It is now clear that non-alcoholic fatty liver disease (NAFLD) should be included as one of the associated abnormalities of the metabolic syndrome, as confirmed by Angelico et al. in issue 5 of the Journal.6 The authors used the readily available technique of hepatic ultrasonography to identify subjects attending liver and metabolic outpatient clinics who had increased hepatic echogenicity as a sign of hepatic steatosis. Those drinking more than three standard drinks (>30 g ethanol per day) were excluded. They showed that features of the metabolic syndrome including obesity (body mass index ≥30), hypertension, impaired glucose tolerance or type 2 diabetes and hypertriglyceridemia were com-mon findings in subjects with increased hepatic echogenicity, particularly those with a raised alanine aminotransferase (ALT) level. Of particular interest, the authors were able to demonstrate that an increase in the severity of hepatic echogenicity was associated with the presence of a greater number of features of the metabolic syndrome.
It is now generally accepted from multiple studies that insulin resistance is the common link between NAFLD and other features of the metabolic syndrome. In particular, recent studies have demonstrated a high prevalence of insulin resistance and the metabolic syndrome in patients with biopsy-proven non-alcoholic steatohepatitis (NASH).7 Insulin resistance appears to be the result of a complex interplay of genetic and environmental factors, the latter include overnutrition and physical inactivity, with resultant central (visceral) obesity.8 Normally, insulin inhibits the hormone-sensitive lipase, which is an important control point for the release of free fatty acids from adipocytes.9 During states of insulin resistance, increased lipolysis results in enhanced release and transport of free fatty acids from adipose tissue to the liver, where fatty acids provide a substrate for triglyceride synthesis and hepatic steatosis. Hyperinsulinemia, which is the natural corollary of insulin resistance, may directly inhibit mitochondrial β-oxidation of free fatty acids in the liver, leading to further hepatic steatosis.10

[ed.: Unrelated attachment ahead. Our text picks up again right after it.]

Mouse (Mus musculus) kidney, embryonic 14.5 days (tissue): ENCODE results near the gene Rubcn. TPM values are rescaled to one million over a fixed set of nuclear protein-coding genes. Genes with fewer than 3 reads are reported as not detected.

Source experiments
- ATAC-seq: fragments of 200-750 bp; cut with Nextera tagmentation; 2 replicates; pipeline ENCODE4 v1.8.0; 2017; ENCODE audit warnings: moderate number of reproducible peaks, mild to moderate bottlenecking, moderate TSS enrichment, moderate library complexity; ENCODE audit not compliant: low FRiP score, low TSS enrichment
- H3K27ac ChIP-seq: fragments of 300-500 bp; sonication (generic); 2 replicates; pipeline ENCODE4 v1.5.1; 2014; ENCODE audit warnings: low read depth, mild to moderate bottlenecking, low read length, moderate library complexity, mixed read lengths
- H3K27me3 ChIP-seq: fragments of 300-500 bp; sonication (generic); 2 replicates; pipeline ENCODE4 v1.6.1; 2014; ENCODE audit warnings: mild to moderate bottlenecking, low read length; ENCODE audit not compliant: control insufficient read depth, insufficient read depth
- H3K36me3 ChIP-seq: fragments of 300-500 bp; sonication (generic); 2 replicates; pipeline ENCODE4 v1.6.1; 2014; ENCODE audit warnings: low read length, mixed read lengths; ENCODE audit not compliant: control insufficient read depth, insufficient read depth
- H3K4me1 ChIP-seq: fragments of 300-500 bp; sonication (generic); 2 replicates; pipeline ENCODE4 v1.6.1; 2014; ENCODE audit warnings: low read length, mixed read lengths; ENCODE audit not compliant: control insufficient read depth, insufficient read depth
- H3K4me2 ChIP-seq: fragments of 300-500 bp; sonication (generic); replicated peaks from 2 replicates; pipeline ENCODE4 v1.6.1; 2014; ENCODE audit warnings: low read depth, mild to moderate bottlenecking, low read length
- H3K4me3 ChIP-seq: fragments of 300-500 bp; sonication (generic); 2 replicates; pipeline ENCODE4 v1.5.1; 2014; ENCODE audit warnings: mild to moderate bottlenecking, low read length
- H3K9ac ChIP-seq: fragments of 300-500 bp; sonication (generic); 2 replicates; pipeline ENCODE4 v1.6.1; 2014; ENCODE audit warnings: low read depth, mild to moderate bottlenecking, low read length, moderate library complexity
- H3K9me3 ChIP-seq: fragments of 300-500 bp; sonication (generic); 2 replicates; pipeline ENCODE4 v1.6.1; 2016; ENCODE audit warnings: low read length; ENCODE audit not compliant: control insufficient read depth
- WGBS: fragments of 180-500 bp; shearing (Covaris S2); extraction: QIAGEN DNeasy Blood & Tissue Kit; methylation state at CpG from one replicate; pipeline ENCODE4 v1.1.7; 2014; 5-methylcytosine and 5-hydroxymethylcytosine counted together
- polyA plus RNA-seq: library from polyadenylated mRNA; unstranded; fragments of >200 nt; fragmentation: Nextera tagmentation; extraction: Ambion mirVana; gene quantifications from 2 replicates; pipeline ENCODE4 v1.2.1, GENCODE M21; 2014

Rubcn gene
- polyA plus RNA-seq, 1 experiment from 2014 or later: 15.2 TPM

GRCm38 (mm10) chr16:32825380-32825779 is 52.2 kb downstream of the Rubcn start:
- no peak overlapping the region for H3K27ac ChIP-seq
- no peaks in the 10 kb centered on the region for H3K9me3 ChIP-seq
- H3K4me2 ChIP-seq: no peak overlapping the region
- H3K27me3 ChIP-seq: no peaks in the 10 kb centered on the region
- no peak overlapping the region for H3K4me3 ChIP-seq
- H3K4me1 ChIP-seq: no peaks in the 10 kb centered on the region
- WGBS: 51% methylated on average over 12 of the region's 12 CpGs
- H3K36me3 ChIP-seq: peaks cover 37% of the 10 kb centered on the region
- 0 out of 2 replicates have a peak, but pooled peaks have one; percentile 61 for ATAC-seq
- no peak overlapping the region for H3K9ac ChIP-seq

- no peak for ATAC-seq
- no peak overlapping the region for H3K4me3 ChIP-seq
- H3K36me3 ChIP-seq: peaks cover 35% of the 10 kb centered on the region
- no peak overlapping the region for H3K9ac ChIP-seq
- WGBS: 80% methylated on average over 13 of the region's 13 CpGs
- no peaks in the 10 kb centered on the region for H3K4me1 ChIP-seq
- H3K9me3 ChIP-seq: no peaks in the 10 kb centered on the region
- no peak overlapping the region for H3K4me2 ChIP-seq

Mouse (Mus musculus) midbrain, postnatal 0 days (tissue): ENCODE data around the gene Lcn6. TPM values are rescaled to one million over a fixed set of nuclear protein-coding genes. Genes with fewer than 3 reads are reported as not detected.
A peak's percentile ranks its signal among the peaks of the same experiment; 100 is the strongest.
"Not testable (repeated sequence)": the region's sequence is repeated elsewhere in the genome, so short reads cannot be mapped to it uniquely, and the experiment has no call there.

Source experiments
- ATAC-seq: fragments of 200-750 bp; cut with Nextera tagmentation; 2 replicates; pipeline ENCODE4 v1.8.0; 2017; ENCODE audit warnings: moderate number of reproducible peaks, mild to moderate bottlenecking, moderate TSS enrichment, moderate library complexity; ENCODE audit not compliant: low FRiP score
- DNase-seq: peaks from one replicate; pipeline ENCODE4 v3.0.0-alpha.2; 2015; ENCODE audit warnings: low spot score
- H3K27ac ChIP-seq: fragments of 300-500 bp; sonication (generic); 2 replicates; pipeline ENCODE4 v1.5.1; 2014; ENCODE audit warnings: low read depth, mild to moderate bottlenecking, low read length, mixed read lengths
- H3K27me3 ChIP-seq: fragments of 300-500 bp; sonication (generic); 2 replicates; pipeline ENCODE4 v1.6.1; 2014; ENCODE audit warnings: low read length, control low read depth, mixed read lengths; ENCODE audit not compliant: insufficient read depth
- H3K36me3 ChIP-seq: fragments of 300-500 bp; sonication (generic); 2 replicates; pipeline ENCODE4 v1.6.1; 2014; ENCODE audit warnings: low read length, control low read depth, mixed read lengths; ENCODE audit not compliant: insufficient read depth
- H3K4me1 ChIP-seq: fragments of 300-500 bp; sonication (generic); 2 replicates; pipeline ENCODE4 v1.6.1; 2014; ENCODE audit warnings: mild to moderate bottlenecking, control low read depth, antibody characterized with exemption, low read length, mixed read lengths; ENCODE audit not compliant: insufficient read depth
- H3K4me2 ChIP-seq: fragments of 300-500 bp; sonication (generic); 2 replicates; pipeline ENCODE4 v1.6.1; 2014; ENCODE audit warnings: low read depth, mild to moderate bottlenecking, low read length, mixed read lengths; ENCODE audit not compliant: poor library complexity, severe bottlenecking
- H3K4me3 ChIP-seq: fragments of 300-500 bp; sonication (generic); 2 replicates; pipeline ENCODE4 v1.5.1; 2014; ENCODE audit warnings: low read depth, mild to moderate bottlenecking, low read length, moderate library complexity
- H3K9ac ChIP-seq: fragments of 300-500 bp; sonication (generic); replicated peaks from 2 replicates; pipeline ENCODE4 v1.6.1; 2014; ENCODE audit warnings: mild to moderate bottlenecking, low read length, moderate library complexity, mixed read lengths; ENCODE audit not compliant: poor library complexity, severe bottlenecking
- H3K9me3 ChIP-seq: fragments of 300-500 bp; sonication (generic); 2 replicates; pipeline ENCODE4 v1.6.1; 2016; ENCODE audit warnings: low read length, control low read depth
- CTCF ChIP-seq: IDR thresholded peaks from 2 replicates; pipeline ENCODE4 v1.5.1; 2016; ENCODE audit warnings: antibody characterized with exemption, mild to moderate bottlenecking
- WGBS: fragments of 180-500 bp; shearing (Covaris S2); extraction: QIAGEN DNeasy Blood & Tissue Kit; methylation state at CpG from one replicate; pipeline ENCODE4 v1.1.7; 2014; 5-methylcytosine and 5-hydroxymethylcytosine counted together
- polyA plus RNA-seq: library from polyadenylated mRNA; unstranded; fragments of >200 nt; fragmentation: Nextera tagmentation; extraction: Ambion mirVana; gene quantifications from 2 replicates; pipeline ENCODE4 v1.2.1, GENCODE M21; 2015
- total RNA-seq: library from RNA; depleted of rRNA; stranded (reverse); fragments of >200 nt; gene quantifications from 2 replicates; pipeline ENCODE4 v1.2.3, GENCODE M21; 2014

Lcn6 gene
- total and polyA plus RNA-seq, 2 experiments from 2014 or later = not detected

A ‘two hit’ hypothesis has been proposed to describe a perpetuating injury mechanism such as oxidative stress/lipid peroxidation, cytokine induction and mitochondrial dysfunction, which converts bland steatosis (‘first hit’) into fibrosing steatohepatitis.11 Diabetes and insulin resistance are risk factors for hepatic fibrosis,12–14 in addition to being pro-steatotic. This suggests that, as well as their undoubted importance to the pathogenesis of hepatic steatosis, they may also be involved in the second hit process. This may be mediated via pro-inflammatory cytokines such as tumor necrosis factor (TNF), which can be released by adipose tissue and is increased in insulin-resistant subjects.15,16 Increased TNF expression also occurs in NASH.17